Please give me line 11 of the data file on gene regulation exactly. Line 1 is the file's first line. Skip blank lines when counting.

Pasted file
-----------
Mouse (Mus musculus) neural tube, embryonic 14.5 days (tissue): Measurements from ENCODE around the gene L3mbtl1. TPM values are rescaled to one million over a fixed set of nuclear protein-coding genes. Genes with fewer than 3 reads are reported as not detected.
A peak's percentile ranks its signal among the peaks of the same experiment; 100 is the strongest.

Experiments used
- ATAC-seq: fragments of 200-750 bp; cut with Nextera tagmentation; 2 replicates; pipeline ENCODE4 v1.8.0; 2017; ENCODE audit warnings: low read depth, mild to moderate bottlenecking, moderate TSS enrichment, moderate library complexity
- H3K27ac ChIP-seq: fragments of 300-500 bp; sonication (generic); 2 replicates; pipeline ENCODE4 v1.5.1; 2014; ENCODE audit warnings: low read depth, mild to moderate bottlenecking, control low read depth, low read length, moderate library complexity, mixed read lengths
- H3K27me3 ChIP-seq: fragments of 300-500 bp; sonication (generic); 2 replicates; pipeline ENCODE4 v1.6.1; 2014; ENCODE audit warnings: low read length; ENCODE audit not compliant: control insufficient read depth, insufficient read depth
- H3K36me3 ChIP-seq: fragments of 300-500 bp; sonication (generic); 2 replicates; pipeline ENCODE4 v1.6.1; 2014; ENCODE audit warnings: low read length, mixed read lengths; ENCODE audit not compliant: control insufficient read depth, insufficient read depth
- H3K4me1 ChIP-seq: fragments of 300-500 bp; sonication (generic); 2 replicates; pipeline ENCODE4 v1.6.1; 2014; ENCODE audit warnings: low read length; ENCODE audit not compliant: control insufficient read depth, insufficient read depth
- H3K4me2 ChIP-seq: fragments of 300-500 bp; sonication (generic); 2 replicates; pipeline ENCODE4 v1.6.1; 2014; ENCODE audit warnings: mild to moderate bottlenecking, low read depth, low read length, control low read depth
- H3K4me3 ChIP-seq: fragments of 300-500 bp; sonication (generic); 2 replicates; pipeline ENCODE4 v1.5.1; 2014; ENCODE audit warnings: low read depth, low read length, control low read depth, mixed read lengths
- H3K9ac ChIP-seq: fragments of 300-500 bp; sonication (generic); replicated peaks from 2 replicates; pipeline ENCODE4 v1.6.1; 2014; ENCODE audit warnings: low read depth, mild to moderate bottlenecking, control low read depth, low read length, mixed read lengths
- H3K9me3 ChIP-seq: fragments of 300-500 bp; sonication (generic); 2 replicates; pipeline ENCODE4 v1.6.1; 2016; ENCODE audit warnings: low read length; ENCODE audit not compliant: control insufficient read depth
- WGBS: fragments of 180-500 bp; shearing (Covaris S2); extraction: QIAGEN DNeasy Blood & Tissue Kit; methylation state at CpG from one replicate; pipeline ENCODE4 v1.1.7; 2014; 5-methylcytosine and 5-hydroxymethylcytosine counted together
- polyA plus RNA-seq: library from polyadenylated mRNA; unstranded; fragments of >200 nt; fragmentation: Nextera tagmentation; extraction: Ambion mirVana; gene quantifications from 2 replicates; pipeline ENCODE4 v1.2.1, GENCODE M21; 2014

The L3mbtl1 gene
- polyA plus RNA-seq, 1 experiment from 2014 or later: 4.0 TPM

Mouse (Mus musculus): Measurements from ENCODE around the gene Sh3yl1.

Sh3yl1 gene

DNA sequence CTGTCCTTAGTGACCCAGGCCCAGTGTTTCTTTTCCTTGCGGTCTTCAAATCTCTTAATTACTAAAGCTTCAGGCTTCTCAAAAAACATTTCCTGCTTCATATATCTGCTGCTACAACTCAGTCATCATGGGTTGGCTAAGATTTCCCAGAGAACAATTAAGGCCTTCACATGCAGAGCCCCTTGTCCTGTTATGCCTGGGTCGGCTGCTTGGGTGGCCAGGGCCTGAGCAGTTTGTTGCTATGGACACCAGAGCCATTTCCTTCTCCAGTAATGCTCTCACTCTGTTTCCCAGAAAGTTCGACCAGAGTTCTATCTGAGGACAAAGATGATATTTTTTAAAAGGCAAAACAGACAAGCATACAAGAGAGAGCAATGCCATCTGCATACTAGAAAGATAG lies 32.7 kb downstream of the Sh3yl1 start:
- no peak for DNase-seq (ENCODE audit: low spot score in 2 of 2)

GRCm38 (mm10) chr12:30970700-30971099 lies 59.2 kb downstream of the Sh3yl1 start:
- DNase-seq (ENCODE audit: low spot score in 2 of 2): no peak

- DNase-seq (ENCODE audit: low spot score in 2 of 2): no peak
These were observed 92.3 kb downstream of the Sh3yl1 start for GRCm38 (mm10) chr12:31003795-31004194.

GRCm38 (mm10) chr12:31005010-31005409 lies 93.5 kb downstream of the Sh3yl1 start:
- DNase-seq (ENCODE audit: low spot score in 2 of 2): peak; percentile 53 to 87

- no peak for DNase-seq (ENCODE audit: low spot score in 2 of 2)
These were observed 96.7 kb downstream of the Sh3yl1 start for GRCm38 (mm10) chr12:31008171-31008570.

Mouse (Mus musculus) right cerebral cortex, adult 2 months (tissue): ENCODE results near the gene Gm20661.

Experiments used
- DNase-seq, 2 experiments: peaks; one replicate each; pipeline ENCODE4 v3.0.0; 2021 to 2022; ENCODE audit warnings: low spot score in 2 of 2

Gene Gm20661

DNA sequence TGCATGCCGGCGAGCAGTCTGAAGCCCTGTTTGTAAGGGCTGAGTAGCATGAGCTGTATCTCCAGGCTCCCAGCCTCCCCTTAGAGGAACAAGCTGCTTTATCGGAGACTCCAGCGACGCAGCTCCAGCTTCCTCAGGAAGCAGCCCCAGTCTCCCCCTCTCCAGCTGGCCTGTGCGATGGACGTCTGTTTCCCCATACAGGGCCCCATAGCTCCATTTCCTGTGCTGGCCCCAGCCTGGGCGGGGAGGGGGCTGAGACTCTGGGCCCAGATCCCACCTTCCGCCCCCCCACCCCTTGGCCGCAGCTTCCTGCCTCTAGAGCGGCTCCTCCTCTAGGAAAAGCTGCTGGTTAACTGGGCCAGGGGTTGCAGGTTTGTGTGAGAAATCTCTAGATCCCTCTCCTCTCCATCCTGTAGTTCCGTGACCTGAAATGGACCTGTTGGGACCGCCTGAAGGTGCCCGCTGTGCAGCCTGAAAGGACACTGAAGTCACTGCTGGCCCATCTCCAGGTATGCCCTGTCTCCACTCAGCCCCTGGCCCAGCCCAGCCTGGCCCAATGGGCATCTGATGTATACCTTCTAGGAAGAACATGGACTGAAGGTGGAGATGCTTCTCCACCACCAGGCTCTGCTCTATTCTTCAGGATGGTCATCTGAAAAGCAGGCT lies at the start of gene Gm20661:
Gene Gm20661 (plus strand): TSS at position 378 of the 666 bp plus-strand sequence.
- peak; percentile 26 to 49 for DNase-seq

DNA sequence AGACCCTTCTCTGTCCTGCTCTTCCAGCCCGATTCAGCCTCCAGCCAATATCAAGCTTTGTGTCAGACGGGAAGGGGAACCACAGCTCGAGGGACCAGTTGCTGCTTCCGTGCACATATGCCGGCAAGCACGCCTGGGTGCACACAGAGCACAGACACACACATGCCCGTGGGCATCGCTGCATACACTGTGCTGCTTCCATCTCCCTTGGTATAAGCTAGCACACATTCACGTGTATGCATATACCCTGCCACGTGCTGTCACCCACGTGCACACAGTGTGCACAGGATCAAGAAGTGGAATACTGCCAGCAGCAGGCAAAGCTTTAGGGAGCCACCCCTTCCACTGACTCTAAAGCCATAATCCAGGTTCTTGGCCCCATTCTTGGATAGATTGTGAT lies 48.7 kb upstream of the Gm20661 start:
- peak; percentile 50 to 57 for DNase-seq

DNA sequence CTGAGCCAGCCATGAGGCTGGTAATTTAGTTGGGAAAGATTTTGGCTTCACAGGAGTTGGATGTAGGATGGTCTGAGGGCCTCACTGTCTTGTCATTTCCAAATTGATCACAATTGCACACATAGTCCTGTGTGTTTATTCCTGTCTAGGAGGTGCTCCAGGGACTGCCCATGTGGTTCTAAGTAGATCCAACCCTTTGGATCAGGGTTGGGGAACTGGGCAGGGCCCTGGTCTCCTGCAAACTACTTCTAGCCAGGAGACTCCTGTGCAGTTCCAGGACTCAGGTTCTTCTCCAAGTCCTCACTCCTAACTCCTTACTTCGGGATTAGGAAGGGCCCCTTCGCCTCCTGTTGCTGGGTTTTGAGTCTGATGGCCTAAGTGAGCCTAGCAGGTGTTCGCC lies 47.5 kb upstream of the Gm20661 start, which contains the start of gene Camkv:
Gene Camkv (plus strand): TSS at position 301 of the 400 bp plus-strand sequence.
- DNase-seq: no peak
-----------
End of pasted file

- H3K9ac ChIP-seq: fragments of 300-500 bp; sonication (generic); replicated peaks from 2 replicates; pipeline ENCODE4 v1.6.1; 2014; ENCODE audit warnings: low read depth, mild to moderate bottlenecking, control low read depth, low read length, mixed read lengths